The company says it has over 240,000 users in more than 50 countries and over $30 million in assets under its management. In 2017, the platform delivered a cumulative 38% return to investors, Atlas claims.

  25. Tomi Engdahl says:

    Data of 130 Million Chinese Hotel Chain Guests Sold on Dark Web Forum

    A hacker is selling the personal details of over 130 million hotel guests for 8 Bitcoin ($56,000) on a Chinese Dark Web forum. From a report:
    The breach was reported today by Chinese media after several cyber-security firms spotted the forum ad [1, 2, 3, 4]. The seller said he obtained the data from Huazhu Hotels Group Ltd (Huazhu from hereafter), one of China’s largest hotel chains, which operates 13 hotel brands across 5,162 hotels in 1,119 Chinese cities.

  26. Tomi Engdahl says:

    David Meyer / ZDNet:
    Telegram publishes a new privacy policy, says it may comply with court orders to disclose IP addresses and phone numbers of terror suspects

    Telegram starts to play nice with security agencies over user data, but not in Russia

    Under Telegram’s new privacy policy, it could hand over user IP and phone details given the right court order.

  27. Tomi Engdahl says:

    Mike Masnick / Techdirt:
    US Court of Appeals upholds lower court ruling that an IP address is not enough evidence to tie copyright infringement to an individual — Tons of copyright lawsuits (and even more copyright trolling shakedowns that never even reach court) are based on one single bit of data: the IP address.

    Important Appeals Court Ruling States Clearly That Merely Having An IP Address Is Insufficient For Infringement Claims

  28. Tomi Engdahl says:

    Catalin Cimpanu / BleepingComputer:
    Reports: data of 130M guests at Chinese company Huazhu Hotels, including booking and personal info like phone numbers and email addresses, sold on the dark web — A hacker is selling the personal details of over 130 million hotel guests for 8 Bitcoin ($56,000) on a Chinese Dark Web forum.

    Data of 130 Million Chinese Hotel Chain Guests Sold on Dark Web Forum

  29. Tomi Engdahl says:

    Free, easy to use, and available to anyone: The powerful malware hiding in plain sight on the open web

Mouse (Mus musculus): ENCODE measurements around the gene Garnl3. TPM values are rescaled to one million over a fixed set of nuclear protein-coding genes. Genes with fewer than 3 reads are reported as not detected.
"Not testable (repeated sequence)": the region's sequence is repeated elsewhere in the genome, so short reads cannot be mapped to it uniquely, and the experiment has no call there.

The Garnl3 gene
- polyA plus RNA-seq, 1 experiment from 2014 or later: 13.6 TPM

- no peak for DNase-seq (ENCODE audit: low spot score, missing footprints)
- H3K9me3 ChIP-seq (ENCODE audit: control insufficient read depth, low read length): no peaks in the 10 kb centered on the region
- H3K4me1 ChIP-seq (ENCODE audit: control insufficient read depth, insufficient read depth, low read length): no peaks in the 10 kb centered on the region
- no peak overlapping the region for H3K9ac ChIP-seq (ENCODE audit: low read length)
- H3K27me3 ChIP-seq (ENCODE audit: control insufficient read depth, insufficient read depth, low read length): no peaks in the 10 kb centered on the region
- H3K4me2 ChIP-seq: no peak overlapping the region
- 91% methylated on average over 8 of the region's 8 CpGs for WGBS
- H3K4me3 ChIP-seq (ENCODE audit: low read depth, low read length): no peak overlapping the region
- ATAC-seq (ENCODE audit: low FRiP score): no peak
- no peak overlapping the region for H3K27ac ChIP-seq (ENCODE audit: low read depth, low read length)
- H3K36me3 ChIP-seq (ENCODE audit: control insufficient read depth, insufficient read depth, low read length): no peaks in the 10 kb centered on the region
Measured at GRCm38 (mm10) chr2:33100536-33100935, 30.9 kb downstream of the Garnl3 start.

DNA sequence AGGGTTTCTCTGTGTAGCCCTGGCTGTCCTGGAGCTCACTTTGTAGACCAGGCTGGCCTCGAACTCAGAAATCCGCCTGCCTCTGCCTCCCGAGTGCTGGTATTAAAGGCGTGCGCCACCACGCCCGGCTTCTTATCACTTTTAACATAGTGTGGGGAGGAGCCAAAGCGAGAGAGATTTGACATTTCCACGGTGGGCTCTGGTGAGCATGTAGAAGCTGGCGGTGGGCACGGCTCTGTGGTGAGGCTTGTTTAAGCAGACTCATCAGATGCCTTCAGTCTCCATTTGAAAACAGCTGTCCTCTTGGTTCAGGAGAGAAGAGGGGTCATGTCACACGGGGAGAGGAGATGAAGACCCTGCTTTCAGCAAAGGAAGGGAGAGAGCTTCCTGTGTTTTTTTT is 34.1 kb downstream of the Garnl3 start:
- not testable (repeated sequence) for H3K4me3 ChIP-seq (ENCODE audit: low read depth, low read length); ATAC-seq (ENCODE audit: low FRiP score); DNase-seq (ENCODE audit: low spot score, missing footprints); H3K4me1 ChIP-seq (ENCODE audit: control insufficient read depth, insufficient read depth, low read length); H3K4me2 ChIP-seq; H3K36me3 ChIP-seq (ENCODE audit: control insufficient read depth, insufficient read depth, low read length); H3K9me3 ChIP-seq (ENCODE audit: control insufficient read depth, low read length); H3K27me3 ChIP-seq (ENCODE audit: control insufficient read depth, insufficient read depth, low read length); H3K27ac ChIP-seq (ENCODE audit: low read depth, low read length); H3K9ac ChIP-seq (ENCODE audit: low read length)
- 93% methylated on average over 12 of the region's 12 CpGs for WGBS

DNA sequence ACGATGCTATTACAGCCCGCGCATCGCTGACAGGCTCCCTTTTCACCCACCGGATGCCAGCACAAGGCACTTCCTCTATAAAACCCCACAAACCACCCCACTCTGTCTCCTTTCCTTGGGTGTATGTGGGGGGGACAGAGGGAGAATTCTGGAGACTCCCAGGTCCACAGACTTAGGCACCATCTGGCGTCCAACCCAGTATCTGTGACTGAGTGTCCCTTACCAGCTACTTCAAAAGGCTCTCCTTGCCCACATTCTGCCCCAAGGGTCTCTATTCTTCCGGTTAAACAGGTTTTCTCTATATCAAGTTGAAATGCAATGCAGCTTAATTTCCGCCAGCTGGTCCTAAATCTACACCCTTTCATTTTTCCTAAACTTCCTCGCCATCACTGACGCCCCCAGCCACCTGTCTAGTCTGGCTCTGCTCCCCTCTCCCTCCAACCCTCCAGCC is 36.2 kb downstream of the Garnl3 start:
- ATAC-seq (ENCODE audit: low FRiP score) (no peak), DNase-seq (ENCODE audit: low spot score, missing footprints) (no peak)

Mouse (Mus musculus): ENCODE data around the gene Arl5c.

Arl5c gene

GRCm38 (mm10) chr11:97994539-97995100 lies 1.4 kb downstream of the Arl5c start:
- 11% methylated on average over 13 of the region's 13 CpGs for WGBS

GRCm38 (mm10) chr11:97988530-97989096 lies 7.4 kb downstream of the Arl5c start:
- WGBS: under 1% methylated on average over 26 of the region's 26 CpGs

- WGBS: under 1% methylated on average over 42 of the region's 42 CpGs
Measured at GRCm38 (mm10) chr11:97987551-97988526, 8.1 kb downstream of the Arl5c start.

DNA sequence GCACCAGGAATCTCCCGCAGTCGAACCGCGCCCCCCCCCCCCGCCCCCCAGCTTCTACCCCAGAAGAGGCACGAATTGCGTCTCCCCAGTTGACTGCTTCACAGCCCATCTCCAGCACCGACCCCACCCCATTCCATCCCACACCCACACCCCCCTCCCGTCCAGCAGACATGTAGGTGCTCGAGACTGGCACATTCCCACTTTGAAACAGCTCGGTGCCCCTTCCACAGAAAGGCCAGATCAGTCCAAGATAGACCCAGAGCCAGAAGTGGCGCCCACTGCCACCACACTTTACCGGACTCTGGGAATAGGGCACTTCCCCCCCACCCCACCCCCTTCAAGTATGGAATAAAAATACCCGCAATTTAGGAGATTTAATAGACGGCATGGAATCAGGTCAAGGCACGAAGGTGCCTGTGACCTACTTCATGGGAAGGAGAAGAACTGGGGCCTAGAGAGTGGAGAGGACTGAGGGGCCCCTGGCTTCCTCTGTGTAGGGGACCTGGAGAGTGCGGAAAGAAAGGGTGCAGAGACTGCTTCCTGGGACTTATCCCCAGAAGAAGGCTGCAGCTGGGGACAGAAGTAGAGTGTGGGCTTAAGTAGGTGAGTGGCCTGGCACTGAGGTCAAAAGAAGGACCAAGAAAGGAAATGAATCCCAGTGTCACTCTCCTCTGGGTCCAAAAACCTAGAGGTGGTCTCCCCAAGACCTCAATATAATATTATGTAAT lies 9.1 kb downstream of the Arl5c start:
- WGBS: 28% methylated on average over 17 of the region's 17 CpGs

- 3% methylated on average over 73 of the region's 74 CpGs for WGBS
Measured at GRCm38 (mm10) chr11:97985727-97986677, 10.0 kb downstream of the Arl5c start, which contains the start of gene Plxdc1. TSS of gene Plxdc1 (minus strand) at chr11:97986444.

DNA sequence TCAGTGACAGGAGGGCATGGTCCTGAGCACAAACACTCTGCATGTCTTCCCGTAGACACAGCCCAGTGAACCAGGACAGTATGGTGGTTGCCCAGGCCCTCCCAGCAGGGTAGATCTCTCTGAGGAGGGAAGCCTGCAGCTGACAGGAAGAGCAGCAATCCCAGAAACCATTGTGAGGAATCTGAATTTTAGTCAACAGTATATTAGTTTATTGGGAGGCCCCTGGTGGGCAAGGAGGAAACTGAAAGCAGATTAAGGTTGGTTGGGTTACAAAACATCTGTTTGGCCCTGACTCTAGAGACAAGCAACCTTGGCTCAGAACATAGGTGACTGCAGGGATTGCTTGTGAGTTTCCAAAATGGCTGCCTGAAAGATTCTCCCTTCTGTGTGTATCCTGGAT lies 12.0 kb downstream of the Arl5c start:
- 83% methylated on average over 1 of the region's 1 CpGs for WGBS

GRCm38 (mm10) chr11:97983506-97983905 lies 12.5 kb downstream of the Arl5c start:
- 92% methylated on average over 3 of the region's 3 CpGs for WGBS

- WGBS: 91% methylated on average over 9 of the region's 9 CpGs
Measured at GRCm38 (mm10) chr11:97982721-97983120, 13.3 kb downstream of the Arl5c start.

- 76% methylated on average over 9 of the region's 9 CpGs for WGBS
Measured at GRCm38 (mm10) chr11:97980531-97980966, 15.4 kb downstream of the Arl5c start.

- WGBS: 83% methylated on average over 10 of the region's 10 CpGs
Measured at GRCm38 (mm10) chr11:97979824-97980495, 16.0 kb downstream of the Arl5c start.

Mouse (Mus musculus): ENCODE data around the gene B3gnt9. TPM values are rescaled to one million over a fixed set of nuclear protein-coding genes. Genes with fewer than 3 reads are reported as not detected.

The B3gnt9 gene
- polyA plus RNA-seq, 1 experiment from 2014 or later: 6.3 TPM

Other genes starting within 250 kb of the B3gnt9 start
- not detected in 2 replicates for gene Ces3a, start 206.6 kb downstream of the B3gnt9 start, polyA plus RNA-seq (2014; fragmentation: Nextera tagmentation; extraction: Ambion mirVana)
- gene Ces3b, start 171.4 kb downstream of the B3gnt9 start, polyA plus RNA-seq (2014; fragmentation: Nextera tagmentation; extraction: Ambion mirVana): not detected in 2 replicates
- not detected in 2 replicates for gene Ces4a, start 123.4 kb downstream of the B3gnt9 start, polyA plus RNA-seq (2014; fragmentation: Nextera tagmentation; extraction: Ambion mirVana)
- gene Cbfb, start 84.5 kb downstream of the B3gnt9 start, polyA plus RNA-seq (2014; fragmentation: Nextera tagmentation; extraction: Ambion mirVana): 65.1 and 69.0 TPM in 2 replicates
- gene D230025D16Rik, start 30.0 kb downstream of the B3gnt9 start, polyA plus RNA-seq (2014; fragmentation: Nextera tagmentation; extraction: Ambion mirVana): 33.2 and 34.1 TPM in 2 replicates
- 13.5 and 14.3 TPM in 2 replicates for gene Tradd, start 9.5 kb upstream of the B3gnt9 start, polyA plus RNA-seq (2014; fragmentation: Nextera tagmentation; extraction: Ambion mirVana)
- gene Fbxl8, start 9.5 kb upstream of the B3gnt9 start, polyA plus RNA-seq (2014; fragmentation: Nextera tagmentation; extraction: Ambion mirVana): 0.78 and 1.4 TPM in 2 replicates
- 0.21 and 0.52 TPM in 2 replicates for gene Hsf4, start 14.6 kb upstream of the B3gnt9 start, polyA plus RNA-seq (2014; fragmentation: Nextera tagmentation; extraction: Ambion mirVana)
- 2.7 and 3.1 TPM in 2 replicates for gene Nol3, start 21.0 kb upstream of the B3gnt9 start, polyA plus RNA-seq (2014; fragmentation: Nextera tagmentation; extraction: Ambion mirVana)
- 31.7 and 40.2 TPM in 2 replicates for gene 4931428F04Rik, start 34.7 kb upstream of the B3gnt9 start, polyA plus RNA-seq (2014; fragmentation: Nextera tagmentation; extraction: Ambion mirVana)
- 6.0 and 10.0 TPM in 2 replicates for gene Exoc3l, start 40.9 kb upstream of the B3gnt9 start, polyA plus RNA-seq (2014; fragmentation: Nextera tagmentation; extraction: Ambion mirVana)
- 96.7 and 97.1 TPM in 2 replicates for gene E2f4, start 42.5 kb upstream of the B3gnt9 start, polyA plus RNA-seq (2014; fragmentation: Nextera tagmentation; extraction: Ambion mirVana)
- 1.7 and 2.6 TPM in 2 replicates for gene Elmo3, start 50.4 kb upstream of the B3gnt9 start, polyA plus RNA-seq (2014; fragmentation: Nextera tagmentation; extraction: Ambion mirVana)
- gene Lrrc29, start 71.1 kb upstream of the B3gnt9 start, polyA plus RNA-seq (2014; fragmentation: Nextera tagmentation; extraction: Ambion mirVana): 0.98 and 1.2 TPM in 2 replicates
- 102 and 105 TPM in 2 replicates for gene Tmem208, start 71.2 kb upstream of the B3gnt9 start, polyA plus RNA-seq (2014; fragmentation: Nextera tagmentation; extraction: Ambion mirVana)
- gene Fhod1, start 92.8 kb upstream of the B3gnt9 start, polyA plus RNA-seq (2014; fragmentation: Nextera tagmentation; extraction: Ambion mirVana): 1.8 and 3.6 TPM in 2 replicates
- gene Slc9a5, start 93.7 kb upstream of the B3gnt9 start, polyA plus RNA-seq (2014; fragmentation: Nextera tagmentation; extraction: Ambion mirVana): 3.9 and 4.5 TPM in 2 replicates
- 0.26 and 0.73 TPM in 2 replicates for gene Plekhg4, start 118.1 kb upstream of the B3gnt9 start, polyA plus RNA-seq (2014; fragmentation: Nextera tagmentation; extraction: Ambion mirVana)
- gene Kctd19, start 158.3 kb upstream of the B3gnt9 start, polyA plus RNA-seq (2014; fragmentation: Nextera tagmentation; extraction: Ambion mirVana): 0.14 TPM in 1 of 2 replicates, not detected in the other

“When the Russian military is using free stuff, you know how good that stuff is.”

    When people hear about a cyber attack or hacking campaign, they may picture a well-oiled machine that’s taken time, skills and resources to build.

    They imagine underground forums on the dark web, where attackers can buy powerful malware and unleash it on their target of choice.

    But what if having access to the funding and contacts necessary to deliver attacks with the power of state-backed campaigns wasn’t required?

    In some cases, tools which can be used to conduct malicious cyber operations, ranging from espionage to taking down infrastructure, are freely available on the open web. Even state-backed operations have taken advantage of these free tools, as part of sophisticated cyber campaigns.

    There are various sources for this code, which is commonly available on developer forums and from code repositories like GitHub. There are often messages stating that the code is for research purposes only, but that doesn’t stop it being used for malicious intent.

  30. Tomi Engdahl says:

    Australian security trio aim for unbreakable encrypted data environment

    Vault, QuintessenceLabs, and Ziroh Labs have joined forces to build a system for strong encryption of user data for government.

    Australian cloud services provider Vault, alongside QuintessenceLabs (QLabs) and Ziroh Labs, has announced a secure enterprise file synchronisation and sharing (EFSS) proof of concept aimed at protecting data.

    The Canberra-based companies will bring together QuintessenceLabs’ quantum key generation and key management with Vault’s protected cloud and Ziroh Labs’ homomorphic encryption technology, calling the end result “full entropy as a service”.

  31. Tomi Engdahl says:

    Chinese police investigating major security breach of hotel group

    Some 500 million pieces of customer data is believed to have been compromised, including that of 150 million accounts currently on sale in the dark web for 8 Bitcoins.

  32. Tomi Engdahl says:

    Russell Brandom / The Verge:
    Q&A with five experts on whether it is time to regulate facial recognition technology and its usage by police, and what needs to be done to overcome racial bias

    How should we regulate facial recognition?

  33. Tomi Engdahl says:

    Russell Brandom / The Verge:
    Google’s Titan Security Key set, including a USB key, a Bluetooth key, and various connectors, is now available to all for $50, shipping immediately

    Google’s in-house security key is now available to anyone who wants one

    Google’s Titan Security Key is finally available to anyone who wants one. The two-factor token went live today in the Google store, with a full kit available for $50, shipping immediately. The kits include a USB key, a Bluetooth key, and various connectors. The key has been available to Google Cloud customers since July, when the project was first publicly announced.